Red Flannel Shirts

by | Aug 10, 2021 | Fiction, Issue Twenty Two

Donald came to me on a quiet night. I was reading by candlelight. The full moon out the window was big and round like one dead eye. I never liked to be disturbed on such nights, but Donald could wreck me anytime he pleased.

            Three frenzied knock knock knocks on the door, a whimper – a cry.

            I dog-eared my page and rushed over, my chest thumping something lethal; not used to excitement at this hour, not to mention a plot thread about to make its full disclosure.

            My battered-Donald stood in the doorway. The moonlight on his face revealed a final damage had been done.

            “Looks like your woman’s at it again,” I said.

            “She loves me,” he said, wheezing. “I know she does. We’re just like that. But it has to stop. I know it does. You’re the only one who can make it stop.”

            I wanted a hug. Permission to touch his back and stick my nose on his sweaty head.

            “Go get my pistol,” I said. “You know where I keep it.”

            He lunged and placed his arms around my neck. For reasons only the dead moon could figure, I kept my hands by my side.


            “Still no electricity?” Donald said, as he filled the chamber of my .45.

            “Thought you’d choose the Glock,” I said. “You always liked me with a Glock.”

            “I need a drink,” he said. “Something strong.”

            I filled a glass: one part well water, four parts Beam.

            When Donald tipped back to drink, his hair swept away from his face exposing a deep swell of agony. In the candlelight it appeared some sick doctor grafted someone else’s swollen skin to his sweet face, like displacing a cancerous tumor and attaching it where it never dreamed to be. A lump, a purple bruise, a lightning bolt slice from eyebrow to nostril. His other nostril had a trail of dried blood above his upper lip.

            “She sure did a number on you,” I said.

            “Never again,” he said and drank more.

I wanted to go back in time, when we were younger, thinner; before the cheating and drinking; when we had that old sheep dog called Donald’s Pride. DP liked to dig up the voles and offer them to barn cats.

            He handed me the loaded .45 and kissed me with his bloody mouth: metallic and foul and good. Evil things can taste like that.

            “Go down to the river, babe,” quoting the song. “I’ll meet you there.”

            “Don’t hurt her,” said Donald, now sobbing, covering his broken face. “Please don’t make it bad.”

            “How else is there?”

            “She’s drunk,” he said clinging to my shirt. His hands had little cuts on his white knuckles. “She shouldn’t feel it if you aim for her heart and then maybe you could shoot her in the temple. I want it quick and dead. Will you do that for me? I’ll never ask for anything ever again. I promise.”

            “Down by the river,” I said and grabbed his wrists, forcing his hands off me. “Make sure you pack my book. Don’t drink all the whiskey, I’d like to share a sip when this is over.”

            “Please, one more thing! This is all I ask. Just one more thing.”

            I turned and placed the pistol in the waist of my jeans. He picked up the candle and put it under his chin so that his face was light in the parts that were usually shadowed and shadowed in the parts that were usually light.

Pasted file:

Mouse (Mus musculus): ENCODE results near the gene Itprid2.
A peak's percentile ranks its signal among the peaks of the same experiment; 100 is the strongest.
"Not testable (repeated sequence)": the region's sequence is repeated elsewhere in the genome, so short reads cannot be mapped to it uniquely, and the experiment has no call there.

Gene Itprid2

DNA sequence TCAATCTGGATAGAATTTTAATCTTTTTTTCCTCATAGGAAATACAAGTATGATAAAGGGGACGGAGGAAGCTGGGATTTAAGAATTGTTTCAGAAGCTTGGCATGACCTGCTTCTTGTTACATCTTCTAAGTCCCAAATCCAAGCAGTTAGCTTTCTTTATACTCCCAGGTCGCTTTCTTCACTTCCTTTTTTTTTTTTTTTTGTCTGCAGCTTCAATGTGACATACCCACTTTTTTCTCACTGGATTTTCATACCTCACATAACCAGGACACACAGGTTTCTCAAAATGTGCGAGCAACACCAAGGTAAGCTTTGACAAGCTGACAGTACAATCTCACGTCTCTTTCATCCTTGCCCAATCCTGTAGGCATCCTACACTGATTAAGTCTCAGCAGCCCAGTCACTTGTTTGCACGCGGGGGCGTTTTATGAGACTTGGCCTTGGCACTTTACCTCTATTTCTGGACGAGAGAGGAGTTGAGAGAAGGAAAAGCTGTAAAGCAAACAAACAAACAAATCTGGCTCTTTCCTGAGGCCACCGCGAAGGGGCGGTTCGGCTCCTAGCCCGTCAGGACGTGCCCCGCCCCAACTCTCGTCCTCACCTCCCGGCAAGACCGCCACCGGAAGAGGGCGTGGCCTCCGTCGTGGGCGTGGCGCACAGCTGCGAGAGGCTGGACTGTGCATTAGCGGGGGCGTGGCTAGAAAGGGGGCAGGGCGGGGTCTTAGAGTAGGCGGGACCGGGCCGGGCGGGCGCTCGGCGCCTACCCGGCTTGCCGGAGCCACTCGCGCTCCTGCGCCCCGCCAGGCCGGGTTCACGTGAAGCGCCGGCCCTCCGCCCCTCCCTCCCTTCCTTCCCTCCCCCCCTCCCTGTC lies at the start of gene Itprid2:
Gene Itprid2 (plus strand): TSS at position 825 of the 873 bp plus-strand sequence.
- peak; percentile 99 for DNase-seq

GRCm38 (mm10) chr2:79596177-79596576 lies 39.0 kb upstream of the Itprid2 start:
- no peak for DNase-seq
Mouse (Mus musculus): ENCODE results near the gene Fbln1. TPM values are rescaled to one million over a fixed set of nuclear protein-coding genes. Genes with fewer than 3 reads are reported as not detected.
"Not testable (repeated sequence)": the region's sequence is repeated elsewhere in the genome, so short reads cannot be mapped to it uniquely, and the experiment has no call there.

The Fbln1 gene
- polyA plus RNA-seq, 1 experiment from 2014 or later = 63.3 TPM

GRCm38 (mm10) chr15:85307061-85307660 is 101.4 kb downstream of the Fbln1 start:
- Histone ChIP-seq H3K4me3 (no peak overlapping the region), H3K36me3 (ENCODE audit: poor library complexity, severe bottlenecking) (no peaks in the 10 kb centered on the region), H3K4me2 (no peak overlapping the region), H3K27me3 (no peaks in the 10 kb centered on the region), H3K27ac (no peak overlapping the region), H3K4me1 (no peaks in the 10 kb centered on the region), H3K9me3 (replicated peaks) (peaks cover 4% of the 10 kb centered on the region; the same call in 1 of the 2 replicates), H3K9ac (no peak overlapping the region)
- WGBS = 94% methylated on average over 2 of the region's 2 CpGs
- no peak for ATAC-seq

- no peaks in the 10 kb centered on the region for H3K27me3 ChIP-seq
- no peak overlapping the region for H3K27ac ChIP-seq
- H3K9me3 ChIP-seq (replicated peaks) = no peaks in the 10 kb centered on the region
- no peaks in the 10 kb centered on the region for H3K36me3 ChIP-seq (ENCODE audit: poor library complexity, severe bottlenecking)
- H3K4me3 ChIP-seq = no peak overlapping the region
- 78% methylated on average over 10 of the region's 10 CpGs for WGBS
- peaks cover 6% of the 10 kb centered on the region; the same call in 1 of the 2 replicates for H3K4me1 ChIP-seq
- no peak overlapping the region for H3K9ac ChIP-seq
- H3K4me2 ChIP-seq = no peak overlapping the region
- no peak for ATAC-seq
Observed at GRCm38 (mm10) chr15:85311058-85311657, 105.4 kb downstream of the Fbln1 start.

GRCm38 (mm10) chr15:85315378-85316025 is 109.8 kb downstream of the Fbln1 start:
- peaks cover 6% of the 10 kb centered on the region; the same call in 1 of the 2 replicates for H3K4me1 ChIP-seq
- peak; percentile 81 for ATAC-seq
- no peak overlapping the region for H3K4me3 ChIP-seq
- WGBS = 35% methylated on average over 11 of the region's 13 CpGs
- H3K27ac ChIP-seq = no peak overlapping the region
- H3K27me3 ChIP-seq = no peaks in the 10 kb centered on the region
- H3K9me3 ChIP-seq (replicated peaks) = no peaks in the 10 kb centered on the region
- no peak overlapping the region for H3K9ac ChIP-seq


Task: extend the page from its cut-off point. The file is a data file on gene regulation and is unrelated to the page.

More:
“You look like an owl,” I said.

            “In her bottom dresser drawer you’ll find a red flannel shirt.”

            “I got plenty of those.”

            “No, please. Please get me that shirt. I love sleeping in that shirt. I bet it still smells like her.”

            I told him once more to meet me down by the river and then walked out the door. The night’s air was not flannel wearing weather. It was humid and buggy.                                                                                                        #

She was passed out on a bloody bed – a clenched fist, white leg hanging over the edge, and grinding her teeth.

I didn’t hurt her more than I could. Shot to the heart. Shot through the temple, just as Donald wished. But even after the temple shot those molars were still grinding away. Felt like maybe she was trying to say something. Maybe she was trying to get out a last word.

I thought I heard a voice in my head say, He’ll never love you as much as he loved me.

“At least you’re dead,” I said.

Every time you look at him you’ll be reminded of me.

“We’ll see.”


The red flannel was folded in his bottom drawer like arms crossed in a coffin. Didn’t smell like much to me, maybe a little pine, a hint of wet dog. Who didn’t have a red flannel shirt? I had three in my bottom drawer.

I laid his flannel flat on the wood floor and put a bullet through the breast pocket. There’s some things I had to shoot for myself.


There sat Donald on the bank of the river, shirtless, angelic, the moonlight on his bare chest. His face was bright, clean, as if it were restoring itself before my eyes. As I approached his crooked smile chipped away at me like a hatchet.

It’d been so long since I’d been drunk. I could almost taste the Beam. The killing was over; all that was left was love making and drinking.

I began to trot, and then I ran to him, my Donald! The blood in my heart pounded warm and true. But by the time I arrived, the bottle lay empty in the grass, his doughy arms (and eyes) reaching only for the flannel shirt balled up in my soiled hands.

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